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May 16, 2011 | by  | in Opinion |
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Ngāi Tauira – Paper, Paper, Money, Money

What to write about money? The most obvious thing to do is to comment that as students, many of us are regularly short of this commodity. It’s something that we need to survive, but when it comes to studies and those ‘extracurricular’ activities, it comes in at a very late third. Not for lack of trying though. Money pays the rent. It pays the bills. And any leftover goes towards food. When you’re in need, you damn well scram to get the funds to live.

So, putting on our helpful hat, here are some ideas that you can try to get some pūtea in your pūkoro:

• Get a job. The simplest yet most cumbersome thing you can do. The best jobs are those that are flexible enough that you can still attend classes and have some time to study. Hard to do in those minimum paid jobs. And those high-paying jobs? Hard to get when people are looking for qualified people.
• Student loan. Self-explanatory. You’re a student. It’s a loan.
• Course-related costs. Check it out. This is a HUGE help with those things you need for classes that you don’t have the funds for. That are course-related. Of course.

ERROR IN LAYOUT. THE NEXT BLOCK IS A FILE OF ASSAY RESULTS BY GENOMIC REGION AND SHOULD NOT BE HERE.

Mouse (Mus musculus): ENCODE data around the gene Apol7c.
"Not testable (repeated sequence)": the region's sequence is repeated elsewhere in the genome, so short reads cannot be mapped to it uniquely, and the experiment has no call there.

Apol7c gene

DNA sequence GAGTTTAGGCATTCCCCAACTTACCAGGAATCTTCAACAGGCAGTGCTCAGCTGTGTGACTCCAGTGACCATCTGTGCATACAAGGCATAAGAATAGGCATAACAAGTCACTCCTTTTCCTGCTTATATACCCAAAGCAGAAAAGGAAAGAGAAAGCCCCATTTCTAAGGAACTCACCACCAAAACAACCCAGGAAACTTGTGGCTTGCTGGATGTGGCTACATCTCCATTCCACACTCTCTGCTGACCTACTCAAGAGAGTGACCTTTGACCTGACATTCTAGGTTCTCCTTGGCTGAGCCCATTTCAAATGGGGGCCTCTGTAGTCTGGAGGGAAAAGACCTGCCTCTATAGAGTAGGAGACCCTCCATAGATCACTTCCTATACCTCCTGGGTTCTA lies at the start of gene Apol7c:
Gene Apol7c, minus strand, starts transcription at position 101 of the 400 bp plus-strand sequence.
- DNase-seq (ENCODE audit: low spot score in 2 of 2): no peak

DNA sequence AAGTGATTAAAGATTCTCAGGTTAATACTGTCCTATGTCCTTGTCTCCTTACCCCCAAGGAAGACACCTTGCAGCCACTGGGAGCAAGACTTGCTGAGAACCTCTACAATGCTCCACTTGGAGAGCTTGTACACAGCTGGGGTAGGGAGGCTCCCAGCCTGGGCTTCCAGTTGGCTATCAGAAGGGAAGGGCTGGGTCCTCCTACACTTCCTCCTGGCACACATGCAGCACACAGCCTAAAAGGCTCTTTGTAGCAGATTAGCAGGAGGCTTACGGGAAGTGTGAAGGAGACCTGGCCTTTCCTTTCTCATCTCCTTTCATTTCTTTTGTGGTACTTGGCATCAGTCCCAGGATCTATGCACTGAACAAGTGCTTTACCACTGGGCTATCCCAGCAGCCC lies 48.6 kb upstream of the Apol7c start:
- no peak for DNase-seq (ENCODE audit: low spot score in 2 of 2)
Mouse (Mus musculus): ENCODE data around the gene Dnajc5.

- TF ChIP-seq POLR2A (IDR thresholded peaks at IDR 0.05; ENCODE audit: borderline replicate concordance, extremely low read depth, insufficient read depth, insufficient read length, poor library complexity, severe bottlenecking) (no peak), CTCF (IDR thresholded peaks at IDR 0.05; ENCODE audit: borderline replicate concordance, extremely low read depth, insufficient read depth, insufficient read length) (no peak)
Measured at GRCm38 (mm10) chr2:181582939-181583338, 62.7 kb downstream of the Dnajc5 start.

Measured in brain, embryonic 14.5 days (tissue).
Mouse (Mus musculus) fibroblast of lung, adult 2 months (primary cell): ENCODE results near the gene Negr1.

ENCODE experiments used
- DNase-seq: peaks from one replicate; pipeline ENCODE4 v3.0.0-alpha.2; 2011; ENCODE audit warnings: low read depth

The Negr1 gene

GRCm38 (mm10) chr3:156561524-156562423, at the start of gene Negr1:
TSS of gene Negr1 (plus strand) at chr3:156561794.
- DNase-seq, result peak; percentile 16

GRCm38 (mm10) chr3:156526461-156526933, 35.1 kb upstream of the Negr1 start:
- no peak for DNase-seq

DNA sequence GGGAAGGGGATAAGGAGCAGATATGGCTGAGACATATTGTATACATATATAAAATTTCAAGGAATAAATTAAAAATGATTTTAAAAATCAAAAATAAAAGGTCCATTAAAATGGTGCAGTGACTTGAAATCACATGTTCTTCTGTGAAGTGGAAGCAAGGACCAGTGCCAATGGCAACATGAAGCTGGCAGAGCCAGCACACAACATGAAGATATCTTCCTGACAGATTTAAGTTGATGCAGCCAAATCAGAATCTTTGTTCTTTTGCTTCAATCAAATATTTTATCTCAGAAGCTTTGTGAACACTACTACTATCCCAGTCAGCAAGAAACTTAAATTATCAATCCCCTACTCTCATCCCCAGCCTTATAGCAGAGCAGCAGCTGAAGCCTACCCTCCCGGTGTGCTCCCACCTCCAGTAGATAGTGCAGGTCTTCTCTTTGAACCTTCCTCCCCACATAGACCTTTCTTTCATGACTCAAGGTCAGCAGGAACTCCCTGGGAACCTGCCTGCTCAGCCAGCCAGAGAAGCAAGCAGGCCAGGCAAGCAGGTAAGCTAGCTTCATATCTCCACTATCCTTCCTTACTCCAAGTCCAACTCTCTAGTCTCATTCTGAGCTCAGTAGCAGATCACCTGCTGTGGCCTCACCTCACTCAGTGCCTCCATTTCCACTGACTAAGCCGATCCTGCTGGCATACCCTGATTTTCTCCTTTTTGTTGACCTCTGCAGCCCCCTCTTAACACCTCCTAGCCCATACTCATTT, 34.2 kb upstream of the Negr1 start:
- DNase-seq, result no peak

• Scholarships and grants. There are a lot out there. Google to find out what’s available to you. Get in touch with your iwi organisation or check out the Māori Education Trust for a good list of scholarships to apply for.
• Financial support and advice. Here’s where you go for better advice than what is being presented here. Seriously. Even if you’re not in dire straits, go and see them for budgeting advice.

Failing all of this, here’s something in an attempt to make you feel better:

E tipu, e rea mō ngā ra o tau ao;
Ko to ringa ki ngā rakau a te Pākehā
Hei ara mō to tinana,
Ko to ngākau ki ngā taonga a o tipuna Maori
Hei tikitiki mō to mahunga,
A, ko to wairua ki to Atua,
Nana nei ngā mea katoa.

– Sir Apirana Ngata

It’s kind of fitting that our tipuna who said this has his face on the $50 note—this is the money issue after all—but $50 in this sense goes beyond its currency value. Apirana Ngata gives some good advice to follow because money aside, we’re all here to climb that poutama, to get to that taumata, where that paper called ‘a degree’ is waving. But we always gotta keep in mind where we’ve come from. We’ve all come a long way. Striving to fill our kete with mātauranga; it’s a hard road for the most part but rest assured you’re not alone. For fear of sounding like a cheesy High School Musical rerun, I’m loath to say it this way, but we’re all in this together. And not only will this benefit ourselves, but also our whānau, hapū and iwi.

Kia kaha tauira mā, e tipu e rea. The money will follow.

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